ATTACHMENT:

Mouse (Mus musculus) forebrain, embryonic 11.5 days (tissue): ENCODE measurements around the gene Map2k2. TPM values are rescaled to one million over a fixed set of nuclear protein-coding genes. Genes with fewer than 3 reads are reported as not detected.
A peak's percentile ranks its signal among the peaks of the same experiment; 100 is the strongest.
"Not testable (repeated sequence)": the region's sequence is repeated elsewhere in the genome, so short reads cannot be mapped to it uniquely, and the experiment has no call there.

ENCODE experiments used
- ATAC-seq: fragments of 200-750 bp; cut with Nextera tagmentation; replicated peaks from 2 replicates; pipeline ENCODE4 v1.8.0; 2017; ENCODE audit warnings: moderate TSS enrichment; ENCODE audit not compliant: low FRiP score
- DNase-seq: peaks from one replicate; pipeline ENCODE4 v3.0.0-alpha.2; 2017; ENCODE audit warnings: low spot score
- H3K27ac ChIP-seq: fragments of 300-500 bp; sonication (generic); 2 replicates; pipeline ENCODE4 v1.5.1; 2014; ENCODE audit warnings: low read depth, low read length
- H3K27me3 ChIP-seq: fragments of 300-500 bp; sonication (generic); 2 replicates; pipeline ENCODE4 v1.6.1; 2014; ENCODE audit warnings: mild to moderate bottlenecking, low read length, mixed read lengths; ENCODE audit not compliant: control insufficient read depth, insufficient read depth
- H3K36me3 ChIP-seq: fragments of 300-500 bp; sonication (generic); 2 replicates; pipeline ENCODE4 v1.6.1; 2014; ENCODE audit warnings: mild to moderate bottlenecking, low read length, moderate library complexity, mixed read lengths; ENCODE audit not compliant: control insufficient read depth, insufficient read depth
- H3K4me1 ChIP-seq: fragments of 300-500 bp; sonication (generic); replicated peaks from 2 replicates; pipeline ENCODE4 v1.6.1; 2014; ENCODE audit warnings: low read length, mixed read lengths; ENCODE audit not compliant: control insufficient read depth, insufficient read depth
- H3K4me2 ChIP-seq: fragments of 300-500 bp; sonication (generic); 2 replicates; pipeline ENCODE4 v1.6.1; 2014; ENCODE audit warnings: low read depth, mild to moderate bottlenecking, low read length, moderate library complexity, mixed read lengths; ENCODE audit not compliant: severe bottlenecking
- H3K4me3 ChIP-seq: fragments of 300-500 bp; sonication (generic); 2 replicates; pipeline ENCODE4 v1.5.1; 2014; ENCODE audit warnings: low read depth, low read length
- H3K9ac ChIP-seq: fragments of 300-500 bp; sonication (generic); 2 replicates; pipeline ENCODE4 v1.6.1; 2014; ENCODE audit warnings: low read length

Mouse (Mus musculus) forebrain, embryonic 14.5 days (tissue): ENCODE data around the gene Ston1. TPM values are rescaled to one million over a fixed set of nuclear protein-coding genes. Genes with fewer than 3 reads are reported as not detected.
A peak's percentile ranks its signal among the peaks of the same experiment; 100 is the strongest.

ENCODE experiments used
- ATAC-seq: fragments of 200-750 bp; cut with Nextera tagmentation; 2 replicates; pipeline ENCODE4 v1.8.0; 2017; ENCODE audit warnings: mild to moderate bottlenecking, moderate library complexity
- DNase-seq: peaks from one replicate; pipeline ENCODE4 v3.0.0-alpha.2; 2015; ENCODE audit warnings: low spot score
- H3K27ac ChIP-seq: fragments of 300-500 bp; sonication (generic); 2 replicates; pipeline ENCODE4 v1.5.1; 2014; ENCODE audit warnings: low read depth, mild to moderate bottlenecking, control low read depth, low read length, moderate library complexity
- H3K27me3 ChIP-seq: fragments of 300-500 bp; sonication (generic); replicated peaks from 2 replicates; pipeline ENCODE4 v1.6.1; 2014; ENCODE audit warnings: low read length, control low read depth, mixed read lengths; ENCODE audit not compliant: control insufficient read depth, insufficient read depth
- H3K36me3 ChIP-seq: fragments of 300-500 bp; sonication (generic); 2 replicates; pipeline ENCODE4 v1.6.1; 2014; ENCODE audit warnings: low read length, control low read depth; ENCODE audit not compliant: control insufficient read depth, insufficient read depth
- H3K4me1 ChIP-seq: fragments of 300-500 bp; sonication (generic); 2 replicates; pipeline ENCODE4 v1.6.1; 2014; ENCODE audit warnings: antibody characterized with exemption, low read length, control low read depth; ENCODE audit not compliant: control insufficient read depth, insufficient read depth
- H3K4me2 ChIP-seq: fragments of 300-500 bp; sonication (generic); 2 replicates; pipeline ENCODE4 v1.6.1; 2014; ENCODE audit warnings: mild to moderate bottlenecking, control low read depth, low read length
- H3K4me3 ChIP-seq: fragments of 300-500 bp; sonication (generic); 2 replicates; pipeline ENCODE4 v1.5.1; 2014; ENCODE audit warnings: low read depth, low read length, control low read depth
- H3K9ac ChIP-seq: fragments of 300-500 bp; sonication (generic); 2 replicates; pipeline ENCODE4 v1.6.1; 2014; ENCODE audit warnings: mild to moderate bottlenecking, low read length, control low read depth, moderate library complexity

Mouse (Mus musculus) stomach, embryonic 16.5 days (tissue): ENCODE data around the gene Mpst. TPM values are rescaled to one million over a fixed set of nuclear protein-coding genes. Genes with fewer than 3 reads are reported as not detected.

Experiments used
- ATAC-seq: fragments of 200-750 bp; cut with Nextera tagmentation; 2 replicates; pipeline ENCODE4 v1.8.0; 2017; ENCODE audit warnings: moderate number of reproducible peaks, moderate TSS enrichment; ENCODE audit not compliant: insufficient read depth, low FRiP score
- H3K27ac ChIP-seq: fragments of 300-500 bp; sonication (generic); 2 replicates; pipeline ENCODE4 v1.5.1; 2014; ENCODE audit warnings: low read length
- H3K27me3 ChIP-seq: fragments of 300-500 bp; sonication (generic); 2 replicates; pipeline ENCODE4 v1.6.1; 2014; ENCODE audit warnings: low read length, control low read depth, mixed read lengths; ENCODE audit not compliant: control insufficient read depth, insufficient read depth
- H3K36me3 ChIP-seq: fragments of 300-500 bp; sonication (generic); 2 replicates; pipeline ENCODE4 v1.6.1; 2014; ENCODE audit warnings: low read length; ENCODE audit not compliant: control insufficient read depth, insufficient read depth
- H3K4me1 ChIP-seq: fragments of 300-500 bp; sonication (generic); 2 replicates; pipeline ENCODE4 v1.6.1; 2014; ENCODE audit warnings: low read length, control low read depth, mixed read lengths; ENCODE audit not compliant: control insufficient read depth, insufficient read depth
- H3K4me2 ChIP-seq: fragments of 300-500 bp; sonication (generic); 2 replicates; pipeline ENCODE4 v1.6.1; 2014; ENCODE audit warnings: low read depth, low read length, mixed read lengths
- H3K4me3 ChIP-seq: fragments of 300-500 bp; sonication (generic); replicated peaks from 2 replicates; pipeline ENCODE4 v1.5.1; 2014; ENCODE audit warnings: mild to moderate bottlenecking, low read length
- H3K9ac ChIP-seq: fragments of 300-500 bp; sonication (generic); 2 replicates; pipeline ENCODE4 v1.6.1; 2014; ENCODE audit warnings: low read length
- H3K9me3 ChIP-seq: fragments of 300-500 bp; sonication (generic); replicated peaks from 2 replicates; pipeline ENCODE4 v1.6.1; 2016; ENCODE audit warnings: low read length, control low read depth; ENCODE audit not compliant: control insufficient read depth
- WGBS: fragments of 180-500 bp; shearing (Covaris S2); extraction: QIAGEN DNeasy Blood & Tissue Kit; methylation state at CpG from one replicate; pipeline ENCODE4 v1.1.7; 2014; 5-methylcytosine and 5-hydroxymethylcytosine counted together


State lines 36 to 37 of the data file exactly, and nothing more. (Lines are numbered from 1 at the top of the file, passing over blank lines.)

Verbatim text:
- H3K9me3 ChIP-seq: fragments of 300-500 bp; sonication (generic); replicated peaks from 2 replicates; pipeline ENCODE4 v1.6.1; 2016; ENCODE audit warnings: low read length, control low read depth; ENCODE audit not compliant: control insufficient read depth
- WGBS: fragments of 180-500 bp; shearing (Covaris S2); extraction: QIAGEN DNeasy Blood & Tissue Kit; methylation state at CpG from one replicate; pipeline ENCODE4 v1.1.7; 2014; 5-methylcytosine and 5-hydroxymethylcytosine counted together